India demonetisation effect: Cancelled notes still sitting heavy in Myanmar’s purse

The famous Shwedagon or Golden Pagoda in Yangon attracts a large number of Indian visitors, most of whom donate to the Buddhist place of worship. In November 2016, when Prime Minister Narendra Modi announced the demonetisation drive, the pagoda had donations worth ₹56,500 in the cancelled notes.

The money is still lying demonetised, as the Indian central bank hasn’t given Myanmar the opportunity to convert the cancelled notes, worth ₹17,33,175, into legal tender.

The Indian currency was collected either as donations or as border pass fee at Tamu — the Myanmarese gate opposite to Moreh in Manipur — and was deposited with State-owned Myanmar Economic Bank (MEB) and Myanmar Foreign Trade Bank (MFTB).

Both the banks maintain vostro accounts with Kolkata-headquartered United Bank of India, which has correspondent banking relations with approximately 20 Myanmarese banks, including MEB and MFTB.

Vostro accounts are held by foreign banks in Indian banks for dollar-INR transactions.

The electricity authority in Tamu, for example, purchases electricity from the discom in Imphal, Manipur, at INR-denominated rates. The transaction is carried out through UBI, which pays the Imphal discom in rupees and adjusts the sum from MEB’s vostro account in dollars.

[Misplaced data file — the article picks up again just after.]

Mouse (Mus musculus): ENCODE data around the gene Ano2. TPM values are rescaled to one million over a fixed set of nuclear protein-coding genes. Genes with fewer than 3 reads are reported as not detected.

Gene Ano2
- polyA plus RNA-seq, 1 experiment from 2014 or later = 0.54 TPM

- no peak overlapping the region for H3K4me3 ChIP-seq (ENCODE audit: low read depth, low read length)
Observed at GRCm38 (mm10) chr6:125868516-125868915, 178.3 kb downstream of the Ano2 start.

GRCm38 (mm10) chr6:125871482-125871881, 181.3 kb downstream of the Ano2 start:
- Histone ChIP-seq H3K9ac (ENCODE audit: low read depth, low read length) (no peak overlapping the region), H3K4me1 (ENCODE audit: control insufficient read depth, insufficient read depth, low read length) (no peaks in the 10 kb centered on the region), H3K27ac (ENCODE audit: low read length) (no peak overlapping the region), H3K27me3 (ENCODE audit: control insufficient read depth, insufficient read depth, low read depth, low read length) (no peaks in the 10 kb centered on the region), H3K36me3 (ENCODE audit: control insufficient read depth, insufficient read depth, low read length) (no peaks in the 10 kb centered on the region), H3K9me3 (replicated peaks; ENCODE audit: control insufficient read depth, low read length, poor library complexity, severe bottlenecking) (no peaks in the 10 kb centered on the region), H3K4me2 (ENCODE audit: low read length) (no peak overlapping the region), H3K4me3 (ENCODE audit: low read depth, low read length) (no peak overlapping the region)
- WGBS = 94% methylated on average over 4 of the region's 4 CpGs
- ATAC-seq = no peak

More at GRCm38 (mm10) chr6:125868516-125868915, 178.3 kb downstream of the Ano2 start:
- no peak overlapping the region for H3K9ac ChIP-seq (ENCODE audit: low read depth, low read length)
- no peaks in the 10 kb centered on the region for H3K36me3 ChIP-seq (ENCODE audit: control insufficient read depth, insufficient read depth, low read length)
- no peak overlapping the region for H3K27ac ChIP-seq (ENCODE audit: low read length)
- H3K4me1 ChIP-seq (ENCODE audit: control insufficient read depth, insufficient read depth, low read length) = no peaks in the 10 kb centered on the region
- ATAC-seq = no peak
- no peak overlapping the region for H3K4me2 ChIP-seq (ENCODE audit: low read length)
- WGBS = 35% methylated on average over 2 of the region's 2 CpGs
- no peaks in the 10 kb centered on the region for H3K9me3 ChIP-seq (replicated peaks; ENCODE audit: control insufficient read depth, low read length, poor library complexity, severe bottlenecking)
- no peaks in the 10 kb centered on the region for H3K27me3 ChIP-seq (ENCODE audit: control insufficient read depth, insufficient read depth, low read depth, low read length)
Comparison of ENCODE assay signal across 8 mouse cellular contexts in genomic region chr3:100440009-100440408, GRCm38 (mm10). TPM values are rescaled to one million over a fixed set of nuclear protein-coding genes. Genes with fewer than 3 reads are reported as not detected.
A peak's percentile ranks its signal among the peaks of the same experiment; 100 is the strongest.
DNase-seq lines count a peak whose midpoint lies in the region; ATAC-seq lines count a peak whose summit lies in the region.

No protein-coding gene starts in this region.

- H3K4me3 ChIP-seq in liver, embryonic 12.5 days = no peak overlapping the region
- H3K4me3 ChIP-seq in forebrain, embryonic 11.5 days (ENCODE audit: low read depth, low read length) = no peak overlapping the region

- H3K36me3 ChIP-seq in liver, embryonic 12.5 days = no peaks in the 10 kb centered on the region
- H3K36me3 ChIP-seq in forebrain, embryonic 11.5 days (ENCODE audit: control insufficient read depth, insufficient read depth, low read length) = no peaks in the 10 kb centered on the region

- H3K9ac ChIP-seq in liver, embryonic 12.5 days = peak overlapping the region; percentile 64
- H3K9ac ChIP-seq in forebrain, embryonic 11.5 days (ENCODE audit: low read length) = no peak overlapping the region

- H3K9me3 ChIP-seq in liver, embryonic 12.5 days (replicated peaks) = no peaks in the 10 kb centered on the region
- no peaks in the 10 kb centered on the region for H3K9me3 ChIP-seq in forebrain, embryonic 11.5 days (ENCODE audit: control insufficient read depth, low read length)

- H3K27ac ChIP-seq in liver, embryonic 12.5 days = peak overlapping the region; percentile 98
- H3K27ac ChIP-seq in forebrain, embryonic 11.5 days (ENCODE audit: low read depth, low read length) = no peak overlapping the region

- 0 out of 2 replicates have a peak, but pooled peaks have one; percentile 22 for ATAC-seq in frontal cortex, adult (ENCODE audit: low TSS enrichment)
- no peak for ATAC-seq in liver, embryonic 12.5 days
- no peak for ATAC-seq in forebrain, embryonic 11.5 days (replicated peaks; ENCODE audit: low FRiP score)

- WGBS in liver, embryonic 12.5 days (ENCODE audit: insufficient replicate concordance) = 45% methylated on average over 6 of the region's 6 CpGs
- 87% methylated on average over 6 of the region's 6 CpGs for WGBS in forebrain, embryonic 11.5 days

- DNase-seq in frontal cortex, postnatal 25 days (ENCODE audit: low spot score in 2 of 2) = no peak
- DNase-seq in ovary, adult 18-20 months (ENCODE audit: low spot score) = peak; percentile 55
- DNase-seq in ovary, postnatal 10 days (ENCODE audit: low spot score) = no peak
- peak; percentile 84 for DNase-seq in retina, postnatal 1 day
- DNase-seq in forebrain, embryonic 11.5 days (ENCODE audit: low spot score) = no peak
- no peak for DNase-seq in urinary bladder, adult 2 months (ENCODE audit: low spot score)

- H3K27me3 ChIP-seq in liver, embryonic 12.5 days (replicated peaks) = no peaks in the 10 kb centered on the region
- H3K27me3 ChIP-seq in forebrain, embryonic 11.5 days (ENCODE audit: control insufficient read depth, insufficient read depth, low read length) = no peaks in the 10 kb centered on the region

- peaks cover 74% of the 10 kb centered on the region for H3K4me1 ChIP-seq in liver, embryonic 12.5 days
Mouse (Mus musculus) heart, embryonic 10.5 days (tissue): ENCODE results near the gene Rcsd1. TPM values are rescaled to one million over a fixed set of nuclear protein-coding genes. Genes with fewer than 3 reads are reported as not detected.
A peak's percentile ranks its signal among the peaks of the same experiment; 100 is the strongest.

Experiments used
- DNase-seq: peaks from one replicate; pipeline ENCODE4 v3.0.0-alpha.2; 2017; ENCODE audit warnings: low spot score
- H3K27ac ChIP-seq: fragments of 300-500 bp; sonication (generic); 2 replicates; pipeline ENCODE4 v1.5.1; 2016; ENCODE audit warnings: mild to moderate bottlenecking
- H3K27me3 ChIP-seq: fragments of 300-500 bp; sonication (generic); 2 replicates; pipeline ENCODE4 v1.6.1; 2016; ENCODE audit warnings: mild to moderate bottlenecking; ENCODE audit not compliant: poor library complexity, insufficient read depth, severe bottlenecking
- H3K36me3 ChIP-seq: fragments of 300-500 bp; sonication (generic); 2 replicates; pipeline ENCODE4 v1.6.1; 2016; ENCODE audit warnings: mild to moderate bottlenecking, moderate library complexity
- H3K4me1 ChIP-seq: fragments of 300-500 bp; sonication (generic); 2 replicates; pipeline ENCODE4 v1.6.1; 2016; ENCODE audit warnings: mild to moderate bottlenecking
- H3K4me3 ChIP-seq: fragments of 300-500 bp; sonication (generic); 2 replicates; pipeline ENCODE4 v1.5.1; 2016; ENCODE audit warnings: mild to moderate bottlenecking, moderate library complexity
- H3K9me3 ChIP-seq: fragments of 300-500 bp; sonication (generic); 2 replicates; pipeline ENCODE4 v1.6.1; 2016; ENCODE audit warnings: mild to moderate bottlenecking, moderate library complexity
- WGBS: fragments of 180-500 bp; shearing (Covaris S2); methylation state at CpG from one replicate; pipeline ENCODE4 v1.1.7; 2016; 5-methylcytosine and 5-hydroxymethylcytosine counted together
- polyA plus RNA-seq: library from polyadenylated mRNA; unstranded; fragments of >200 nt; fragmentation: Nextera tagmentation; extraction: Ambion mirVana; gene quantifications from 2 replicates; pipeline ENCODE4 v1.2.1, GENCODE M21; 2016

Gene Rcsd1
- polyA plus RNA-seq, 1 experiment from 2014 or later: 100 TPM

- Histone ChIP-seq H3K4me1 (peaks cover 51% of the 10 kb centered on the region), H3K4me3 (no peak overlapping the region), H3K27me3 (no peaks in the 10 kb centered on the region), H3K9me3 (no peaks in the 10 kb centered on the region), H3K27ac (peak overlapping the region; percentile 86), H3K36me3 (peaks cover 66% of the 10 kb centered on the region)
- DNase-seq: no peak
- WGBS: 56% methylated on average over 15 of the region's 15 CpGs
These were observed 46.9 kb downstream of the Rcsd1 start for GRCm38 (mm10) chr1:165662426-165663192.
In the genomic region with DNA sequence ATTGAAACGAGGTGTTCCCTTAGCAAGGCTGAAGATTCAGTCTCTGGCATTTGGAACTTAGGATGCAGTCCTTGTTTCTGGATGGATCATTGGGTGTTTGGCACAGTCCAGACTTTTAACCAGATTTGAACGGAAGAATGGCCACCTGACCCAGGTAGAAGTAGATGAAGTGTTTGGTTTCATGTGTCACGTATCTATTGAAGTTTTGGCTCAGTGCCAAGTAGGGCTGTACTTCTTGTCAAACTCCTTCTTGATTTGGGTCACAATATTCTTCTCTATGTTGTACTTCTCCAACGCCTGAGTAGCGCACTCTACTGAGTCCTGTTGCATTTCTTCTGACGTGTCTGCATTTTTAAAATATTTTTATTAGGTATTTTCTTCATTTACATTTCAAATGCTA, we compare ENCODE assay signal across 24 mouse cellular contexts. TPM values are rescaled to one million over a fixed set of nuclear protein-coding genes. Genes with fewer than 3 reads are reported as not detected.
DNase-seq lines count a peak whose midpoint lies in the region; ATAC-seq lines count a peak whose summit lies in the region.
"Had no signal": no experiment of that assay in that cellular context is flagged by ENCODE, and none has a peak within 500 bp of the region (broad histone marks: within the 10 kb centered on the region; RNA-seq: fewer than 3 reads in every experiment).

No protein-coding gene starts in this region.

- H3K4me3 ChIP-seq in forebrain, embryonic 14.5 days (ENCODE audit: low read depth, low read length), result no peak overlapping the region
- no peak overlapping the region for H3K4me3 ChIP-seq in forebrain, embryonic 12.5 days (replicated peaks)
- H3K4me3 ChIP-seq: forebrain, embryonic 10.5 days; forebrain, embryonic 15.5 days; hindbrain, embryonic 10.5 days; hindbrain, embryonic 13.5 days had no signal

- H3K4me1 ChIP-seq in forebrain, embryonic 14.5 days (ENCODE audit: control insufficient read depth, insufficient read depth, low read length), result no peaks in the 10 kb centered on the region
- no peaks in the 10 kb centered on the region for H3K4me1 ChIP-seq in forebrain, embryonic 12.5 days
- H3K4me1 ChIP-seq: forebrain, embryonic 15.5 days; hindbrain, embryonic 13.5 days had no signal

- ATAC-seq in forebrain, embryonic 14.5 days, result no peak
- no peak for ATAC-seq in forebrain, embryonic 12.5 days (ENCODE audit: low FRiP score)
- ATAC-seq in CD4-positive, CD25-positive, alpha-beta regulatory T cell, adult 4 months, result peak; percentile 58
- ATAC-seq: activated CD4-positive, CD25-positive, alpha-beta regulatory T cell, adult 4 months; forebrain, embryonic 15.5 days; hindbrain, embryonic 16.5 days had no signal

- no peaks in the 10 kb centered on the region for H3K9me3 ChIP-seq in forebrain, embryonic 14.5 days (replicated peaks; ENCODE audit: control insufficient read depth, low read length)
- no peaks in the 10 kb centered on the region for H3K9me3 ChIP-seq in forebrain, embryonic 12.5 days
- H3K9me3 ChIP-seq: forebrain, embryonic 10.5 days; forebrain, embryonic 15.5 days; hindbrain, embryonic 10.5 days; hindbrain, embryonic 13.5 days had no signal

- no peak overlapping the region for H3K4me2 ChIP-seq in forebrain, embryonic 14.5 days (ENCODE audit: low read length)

So, can’t MEB or MFTB deposit the cancelled notes in UBI? As per the law, cash deposits are not permitted in vostro accounts of overseas banks. However, there are instances of making exemptions of this rule.

A senior Myanmarese official said that following sustained persuasion from Myanmarese authorities, the RBI had in 2013 offered a special window for cash deposits in vostro accounts. He was talking to BusinessLine on the sidelines of a conference organised by the Institute of Social and Cultural Studies and Myanmarese think-tank MISIS, in Yangon, last week.

So why is it not allowing the exemption this time? No one knows.

The Myanmarese official says both his country’s central bank as well as UBI have made repeated appeals to Indian authorities over the past one year.

The requests apparently fell on deaf ears. “We haven’t received any response from the Indian authorities,” the official said. “The silence is disappointing.”

Source: Business Line

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